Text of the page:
How to build a Tower
In celebration of the Tower’s 75th anniversary, take a trip back to the 1930s when the iconic landmark began its days as the university’s central library
Feb. 20, 2012
Behold the Tower, the definitive landmark of The University of Texas at Austin. For 75 years, it has watched over the daily campus bustle, breaking its silence every quarter hour to remind everyone of the passing of the day. Bathed in warm orange light to announce honors and victories, and crowned in fireworks at spring commencement ceremonies, it has been the backdrop for freshman convocations, football rallies and concerts.
Originally, the Main Building and its 27-story Tower were to be the long-term solution to a problem that had plagued the Board of Regents for decades: how to increase the size of the library, which was housed on the first floor of Old Main. As the library’s holdings increased, the space needed for additional bookshelves literally squeezed the students out of the reading room. A new library was needed, but where to put it?
While the crest of the hill at the center of the Forty Acres was the obvious best setting for such a monumental building, it would have meant the destruction of the Victorian-Gothic Old Main, the first structure on campus and a sentimental favorite of both faculty and alumni.
In 1930, the Board of Regents hired Paul Cret, head of the School of Architecture at the University of Pennsylvania, as a consulting architect for the university. Cret was to design a new master plan for the campus, and among his first priorities was creating a solution for the new library.
Cret quickly realized that the library belonged on top of the hill, and as he developed his master plan, the library became the focal point of his designs. To reduce costs — especially important in the 1930s, the height of the Great Depression — and to ease the pain over the removal of Old Main, he proposed building the library in parts.
The back, lower half of the building was to be constructed immediately. It required only the destruction of the little-used north wing of Old Main. Officially, it was to be known as the “library annex,” though at some point in the future, it would assume the role as the primary university library.
The Board of Regents approved the plan in 1933, and construction for the north annex was finished the following year. It boasted a new Loan and Catalogue Room, also known as the Hall of the Six Coats of Arms, and two spacious reading rooms that are still open to the public today: the Hall of Noble Words to the east, which featured beams decorated with inspirational quotes, and the Hall of Texas to the west, which depicted periods of Texas history.
As the Great Depression worsened, Robert Leon White, a UT graduate who was also the university’s supervising architect, approached university President Harry Benedict about finishing the library sooner. The university’s ever-growing building program brought with it construction jobs that helped soften the economic blow. Though skeptical, Benedict allowed White to apply for a $2.8 million loan through the newly created Public Works Administration.
Thanks to White’s connections to the son of then-vice president John Garner, the university received the funds it needed a few months later: $1.8 million for the Main Building and library extension, and the rest for three men’s and three women’s residence halls — funds that guaranteed the early completion of the new Main Building and Tower.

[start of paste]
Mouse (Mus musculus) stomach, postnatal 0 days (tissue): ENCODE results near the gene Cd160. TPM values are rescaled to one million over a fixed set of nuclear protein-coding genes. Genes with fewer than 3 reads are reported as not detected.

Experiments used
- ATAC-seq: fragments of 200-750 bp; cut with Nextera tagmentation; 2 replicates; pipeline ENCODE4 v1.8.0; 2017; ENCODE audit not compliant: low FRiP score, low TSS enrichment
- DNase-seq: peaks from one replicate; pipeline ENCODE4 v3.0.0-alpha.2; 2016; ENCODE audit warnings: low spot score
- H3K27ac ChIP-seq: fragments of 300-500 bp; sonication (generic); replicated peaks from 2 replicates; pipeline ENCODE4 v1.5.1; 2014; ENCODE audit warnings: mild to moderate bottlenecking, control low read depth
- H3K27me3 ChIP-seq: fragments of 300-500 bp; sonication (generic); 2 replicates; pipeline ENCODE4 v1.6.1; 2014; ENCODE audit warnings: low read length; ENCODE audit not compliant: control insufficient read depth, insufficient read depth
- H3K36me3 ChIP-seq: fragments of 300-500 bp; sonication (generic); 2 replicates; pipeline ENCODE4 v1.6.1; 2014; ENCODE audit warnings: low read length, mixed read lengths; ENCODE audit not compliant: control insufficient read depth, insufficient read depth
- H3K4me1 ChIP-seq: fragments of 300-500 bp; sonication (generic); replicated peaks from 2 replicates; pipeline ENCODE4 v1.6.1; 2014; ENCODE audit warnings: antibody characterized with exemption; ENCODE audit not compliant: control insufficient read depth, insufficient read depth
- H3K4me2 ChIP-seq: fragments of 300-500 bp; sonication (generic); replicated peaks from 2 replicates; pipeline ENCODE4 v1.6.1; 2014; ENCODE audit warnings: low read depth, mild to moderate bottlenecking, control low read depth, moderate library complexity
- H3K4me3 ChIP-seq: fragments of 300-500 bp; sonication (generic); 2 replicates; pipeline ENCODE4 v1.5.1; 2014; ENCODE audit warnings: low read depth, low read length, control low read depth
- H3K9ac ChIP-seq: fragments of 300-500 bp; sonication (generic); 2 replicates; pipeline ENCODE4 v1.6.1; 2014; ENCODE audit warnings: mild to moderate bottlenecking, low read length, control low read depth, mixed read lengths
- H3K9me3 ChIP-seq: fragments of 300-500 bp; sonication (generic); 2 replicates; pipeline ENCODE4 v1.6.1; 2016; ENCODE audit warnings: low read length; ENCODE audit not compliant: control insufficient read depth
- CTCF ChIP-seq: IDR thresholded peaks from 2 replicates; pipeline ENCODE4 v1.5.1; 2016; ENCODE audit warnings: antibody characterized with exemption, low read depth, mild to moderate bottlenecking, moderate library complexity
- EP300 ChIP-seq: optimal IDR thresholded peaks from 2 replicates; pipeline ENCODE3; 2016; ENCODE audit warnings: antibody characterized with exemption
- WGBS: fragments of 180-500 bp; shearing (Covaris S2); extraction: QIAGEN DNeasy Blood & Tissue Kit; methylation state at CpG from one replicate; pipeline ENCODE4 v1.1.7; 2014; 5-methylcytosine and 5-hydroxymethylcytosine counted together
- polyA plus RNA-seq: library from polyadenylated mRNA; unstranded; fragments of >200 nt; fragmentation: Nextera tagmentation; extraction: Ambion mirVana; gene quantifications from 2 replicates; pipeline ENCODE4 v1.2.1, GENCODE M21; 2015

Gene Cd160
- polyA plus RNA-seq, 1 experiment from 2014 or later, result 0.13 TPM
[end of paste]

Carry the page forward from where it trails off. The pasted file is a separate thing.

At the formal dedication ceremony on Feb. 27, 1937, a sealed box filled with papers pertaining to the construction of the new Main Building was placed inside a cornerstone next to the south entrance in the building’s loggia, and President Benedict and Regents Beauford Jester and Lutcher Stark made appropriate remarks.
Designed as a closed-stack library, the Tower was intended to store the university’s general collections. Sheathed in Indiana Limestone, its infrastructure was built by the Snead Stack Company of New Jersey.
Patrons entered the building through the south loggia, climbed one flight up the central staircase and entered the Catalogue Room. After searching an immense card catalog, readers requested books at the front desk.
Orders were then forwarded upstairs to a Tower librarian, who often navigated the rows of bookshelves in roller skates. Once found, books were sent downstairs in a special elevator and then to the main desk to be checked out. Newspapers and magazines were stored on the ground floor, and special collections, including rare books and Latin American literature, were housed in separate rooms in the building.
For a while, the building was informally dubbed the Mirabeau B. Lamar Library, but the name wasn’t very popular. Students and faculty preferred a remembrance to Old Main and simply called the library the new Main Building.
As both enrollment and the library’s holdings grew, the waiting time for a book extended to more than half an hour. The need for an open-stack library led to the construction of the Undergraduate Library and Academic Center in 1963 and the Perry-Castañeda Library in 1977. Today, while much of the Main Building is used for administrative offices, students can still study in the grand reading rooms, which now contain the Life Science Library.
Want to Experience More?
- Take a Tower observation deck tour.
- Visit UT History Central for more UT facts and stories.
- Go behind the scenes of the Tower in a video about the air conditioning system upgrade.
- Watch a video about UT librarian AJ Johnson.